Sons & Daughters: Trauma and Surprises
Allison Quinn, Sons & Daughters
Well, this blog has taken my celebrity to new heights. I simply didn't anticipate the extraordinary interest millions of readers would take in the random thoughts of me, a modest journeyman-actor-turned-huge-ABC-television-star. It hasn't given me a big head or made me treat people any differently than I did before. Just ask my assistants, Felicia and Maggie, my personal shopper Yvette, or Charles, the English butler who helps me put on my trousers one leg at a time in the morning — I really haven't changed at all. I still try to lead a selfless and simple life. I even hired a Tibetan to read quotes from the Dalai Lama aloud to me as I'm choosing which Hugo Boss suit to wear that day. Me, a simple, hardworking fellow from beautiful Montesano, Washington. Me, who leads a spiritual life and thinks only of his fellow man, even when I'm sailing in the Bahamas, playing blackjack for a thousand dollars a hand in Las Vegas, or waking up with Eva Longoria
. Well, we weren't in the same room, but we were in the same hotel in New York, so it counts to me.
This week Sons & Daughters will present two episodes about two traumatic events in the lives of the Walkers, Fentons and Halberts. First up is "Hospital Visit," written by Justin Adler and Tom Huang, and directed by confident newcomer Dan O'Connor (he did a terrific job). Next up is "Surprise Party," written by Wil Calhoun and the hilarious Julie Bean, and directed by a legend in the television business, Anson Williams, one of the nicest guys you’d ever hope to meet.
Anson and Lou Race, our colorful first assistant director, have a trunk full of juicy showbiz stories from their nearly 60 years (combined) of working the soundstages in this crazy, mixed-up piece of heaven called Hollywood.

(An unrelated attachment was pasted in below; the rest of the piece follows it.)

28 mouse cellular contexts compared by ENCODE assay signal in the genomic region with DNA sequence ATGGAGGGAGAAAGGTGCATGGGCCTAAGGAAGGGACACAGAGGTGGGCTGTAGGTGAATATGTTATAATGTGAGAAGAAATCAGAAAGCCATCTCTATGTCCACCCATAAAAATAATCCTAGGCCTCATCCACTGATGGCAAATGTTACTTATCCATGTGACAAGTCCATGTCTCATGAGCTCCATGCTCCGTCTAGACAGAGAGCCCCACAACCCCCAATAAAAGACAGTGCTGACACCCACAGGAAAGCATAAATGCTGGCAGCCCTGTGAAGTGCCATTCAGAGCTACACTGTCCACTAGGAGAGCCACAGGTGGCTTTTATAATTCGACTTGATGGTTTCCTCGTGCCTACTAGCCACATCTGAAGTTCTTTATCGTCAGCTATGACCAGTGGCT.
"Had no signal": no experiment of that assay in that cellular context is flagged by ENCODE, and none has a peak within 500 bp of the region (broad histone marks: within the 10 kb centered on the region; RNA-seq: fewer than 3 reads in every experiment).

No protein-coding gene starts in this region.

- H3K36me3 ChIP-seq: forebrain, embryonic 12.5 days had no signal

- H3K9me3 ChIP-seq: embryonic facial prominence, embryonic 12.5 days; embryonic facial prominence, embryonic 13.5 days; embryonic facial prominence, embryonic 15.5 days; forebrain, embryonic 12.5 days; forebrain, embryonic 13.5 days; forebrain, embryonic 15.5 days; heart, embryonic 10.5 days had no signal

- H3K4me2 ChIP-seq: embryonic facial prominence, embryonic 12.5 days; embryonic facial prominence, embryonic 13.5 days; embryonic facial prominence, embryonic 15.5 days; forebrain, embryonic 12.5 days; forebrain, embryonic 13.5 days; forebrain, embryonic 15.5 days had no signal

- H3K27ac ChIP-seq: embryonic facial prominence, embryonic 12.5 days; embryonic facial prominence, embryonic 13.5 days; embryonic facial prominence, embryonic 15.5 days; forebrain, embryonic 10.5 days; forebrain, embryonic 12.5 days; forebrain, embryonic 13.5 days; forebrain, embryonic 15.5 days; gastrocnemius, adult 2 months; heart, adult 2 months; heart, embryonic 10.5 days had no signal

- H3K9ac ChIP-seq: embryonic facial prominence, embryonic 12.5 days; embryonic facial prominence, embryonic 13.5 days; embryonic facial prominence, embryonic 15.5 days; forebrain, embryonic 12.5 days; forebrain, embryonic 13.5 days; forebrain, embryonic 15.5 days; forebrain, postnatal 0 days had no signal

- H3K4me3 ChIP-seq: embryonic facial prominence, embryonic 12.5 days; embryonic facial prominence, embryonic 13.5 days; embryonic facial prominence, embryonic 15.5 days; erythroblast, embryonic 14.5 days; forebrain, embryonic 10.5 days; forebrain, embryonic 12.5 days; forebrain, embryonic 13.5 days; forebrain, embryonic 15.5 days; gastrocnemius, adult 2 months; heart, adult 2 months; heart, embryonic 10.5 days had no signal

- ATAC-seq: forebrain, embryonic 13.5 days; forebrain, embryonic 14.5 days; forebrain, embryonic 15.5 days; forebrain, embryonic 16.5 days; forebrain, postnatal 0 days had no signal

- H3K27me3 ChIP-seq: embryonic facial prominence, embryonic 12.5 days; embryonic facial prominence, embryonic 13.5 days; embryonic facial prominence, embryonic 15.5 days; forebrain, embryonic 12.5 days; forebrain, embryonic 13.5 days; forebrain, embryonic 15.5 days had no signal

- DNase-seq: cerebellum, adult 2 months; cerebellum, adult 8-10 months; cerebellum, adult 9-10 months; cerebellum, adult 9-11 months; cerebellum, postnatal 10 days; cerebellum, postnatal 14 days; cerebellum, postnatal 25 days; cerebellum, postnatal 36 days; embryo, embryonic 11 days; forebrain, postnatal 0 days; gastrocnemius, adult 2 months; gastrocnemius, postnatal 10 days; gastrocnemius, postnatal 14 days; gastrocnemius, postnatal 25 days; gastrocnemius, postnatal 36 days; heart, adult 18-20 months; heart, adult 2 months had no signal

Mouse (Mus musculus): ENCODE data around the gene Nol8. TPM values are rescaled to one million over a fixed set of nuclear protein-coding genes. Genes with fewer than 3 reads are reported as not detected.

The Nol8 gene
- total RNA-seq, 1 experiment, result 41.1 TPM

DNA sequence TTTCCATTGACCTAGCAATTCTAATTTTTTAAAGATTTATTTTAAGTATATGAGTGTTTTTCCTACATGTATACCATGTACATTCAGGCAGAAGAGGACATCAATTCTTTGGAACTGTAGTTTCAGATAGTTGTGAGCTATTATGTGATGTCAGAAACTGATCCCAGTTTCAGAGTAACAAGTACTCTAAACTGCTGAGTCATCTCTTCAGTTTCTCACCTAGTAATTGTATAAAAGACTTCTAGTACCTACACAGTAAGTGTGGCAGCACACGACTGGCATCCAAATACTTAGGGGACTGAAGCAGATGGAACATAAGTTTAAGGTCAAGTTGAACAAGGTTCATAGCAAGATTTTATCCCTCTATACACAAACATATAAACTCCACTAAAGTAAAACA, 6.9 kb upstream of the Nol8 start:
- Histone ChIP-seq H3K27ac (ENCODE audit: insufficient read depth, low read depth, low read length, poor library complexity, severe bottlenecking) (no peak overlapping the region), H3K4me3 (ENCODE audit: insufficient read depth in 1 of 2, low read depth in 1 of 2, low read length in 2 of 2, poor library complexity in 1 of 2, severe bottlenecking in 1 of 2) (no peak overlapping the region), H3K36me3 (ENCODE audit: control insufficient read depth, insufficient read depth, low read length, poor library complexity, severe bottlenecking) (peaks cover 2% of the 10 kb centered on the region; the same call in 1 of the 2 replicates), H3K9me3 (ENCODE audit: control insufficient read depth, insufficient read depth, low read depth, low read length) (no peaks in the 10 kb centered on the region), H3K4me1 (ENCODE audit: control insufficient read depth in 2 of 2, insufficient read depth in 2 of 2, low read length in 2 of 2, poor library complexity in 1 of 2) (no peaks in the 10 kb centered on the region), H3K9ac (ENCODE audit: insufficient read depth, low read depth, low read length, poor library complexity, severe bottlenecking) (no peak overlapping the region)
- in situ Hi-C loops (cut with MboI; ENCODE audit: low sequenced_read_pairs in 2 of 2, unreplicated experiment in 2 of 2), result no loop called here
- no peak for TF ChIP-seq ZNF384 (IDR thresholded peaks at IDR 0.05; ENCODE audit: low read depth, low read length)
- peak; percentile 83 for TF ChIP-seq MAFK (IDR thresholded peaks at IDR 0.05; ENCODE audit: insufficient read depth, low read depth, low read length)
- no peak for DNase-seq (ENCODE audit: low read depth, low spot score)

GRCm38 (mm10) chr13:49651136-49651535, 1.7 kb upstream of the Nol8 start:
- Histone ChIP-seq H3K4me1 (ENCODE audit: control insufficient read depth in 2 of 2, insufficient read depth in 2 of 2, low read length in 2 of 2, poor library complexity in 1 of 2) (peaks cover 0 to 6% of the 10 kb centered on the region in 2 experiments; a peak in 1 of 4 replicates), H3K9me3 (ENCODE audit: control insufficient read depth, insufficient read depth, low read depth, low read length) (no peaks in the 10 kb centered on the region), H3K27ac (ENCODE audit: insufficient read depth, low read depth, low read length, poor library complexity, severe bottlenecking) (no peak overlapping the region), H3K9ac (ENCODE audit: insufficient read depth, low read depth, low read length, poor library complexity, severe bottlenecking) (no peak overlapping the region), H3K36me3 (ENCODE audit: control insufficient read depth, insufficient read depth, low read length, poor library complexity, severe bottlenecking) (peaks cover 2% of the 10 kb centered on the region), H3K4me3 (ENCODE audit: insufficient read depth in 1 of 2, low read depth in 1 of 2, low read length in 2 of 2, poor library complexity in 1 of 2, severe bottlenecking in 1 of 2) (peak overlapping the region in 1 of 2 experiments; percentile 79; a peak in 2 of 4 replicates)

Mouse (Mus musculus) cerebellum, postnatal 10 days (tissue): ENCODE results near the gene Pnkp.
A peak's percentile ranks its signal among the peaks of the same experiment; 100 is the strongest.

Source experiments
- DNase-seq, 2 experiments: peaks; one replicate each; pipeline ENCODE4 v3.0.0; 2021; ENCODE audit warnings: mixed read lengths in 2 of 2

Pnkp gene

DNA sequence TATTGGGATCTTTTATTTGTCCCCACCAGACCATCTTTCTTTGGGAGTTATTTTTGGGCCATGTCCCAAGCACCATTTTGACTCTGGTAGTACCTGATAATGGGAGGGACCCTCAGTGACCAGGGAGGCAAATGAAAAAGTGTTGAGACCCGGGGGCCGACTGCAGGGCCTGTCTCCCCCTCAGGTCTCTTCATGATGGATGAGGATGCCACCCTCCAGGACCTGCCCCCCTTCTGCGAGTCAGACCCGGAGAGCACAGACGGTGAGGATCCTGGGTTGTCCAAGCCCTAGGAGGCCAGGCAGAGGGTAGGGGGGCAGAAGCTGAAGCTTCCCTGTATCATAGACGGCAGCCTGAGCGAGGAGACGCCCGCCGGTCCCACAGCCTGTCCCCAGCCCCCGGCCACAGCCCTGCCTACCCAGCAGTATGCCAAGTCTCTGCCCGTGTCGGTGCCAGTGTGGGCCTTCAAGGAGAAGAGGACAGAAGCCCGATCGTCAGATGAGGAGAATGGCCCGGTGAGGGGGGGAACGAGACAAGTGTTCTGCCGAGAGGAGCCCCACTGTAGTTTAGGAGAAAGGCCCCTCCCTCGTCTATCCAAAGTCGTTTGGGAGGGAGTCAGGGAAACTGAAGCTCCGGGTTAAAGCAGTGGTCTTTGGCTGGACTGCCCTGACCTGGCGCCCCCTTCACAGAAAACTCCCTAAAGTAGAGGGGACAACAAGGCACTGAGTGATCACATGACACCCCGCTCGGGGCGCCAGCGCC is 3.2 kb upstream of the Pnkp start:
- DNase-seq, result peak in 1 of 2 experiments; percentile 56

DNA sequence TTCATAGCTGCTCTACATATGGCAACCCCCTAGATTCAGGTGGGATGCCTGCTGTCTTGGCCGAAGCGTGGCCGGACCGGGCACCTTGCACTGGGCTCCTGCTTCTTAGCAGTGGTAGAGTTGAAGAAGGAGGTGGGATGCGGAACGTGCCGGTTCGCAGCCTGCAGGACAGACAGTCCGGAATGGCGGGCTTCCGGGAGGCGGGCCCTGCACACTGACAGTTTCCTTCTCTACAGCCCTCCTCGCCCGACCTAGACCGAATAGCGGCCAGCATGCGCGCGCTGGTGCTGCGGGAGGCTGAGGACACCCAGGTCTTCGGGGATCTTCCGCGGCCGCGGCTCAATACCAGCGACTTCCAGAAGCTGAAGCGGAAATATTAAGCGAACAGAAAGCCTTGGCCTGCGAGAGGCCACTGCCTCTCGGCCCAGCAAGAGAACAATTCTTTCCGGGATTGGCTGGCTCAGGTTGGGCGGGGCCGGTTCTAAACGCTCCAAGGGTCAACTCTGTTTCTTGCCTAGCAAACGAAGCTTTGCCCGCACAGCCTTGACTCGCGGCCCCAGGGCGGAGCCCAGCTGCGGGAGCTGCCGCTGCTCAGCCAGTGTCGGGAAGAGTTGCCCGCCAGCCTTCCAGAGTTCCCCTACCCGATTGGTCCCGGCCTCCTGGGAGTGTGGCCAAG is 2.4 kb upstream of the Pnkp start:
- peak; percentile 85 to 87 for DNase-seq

What can I say about "Hospital Visit"? If you took Lost, Desperate Housewives and Grey’s Anatomy, mixed them all up in a bowl and added some tears, laughter and Tabasco sauce, you would have this episode. Colleen (Dee Wallace) is rushed to the hospital when she experiences chest pains — and Cameron (Fred Goss) feels responsible. Alison Quinn shows us a different side of Sharon, even as our daughter Carrie (Eden Sher) suffers a minitrauma of her own. Watch for talented guest star Brian Palermo as Colleen's doctor; he's a blast from Liz's (Gillian Vigman) past.
In the "Surprise Party" episode, Cameron unexpectedly gets laid off from work, just in time for his 40th birthday. As these episodes were filmed, the entire cast and crew were humming along like a well-oiled machine, and the work reflects that. Everyone in this cast, including the kids, brought their best game to the set every day, and I was constantly amazed by the work on this show, from the regulars to the guest stars. Even Scott Williams (our director of photography) was doing terrific work by the sixth or seventh episode. I can tease Scott because he lives two states away and doesn't know my address.
Fred, Nick Holly, JoAnn Alfano, Andrew Singer and Lorne Michaels have put together a very real and very funny television family, and it all makes for compelling and groundbreaking television. Even though I happen to agree with that last sentence, the executive producers did warn me that if I didn't add it to this blog, I would never work in Hollywood again. Then they said something about Brad Garrett. I got the drift.
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For even more on the "relative" insanity of ABC's Sons & Daughters, check out Jerry's blogs from March 7, March 14 and March 21.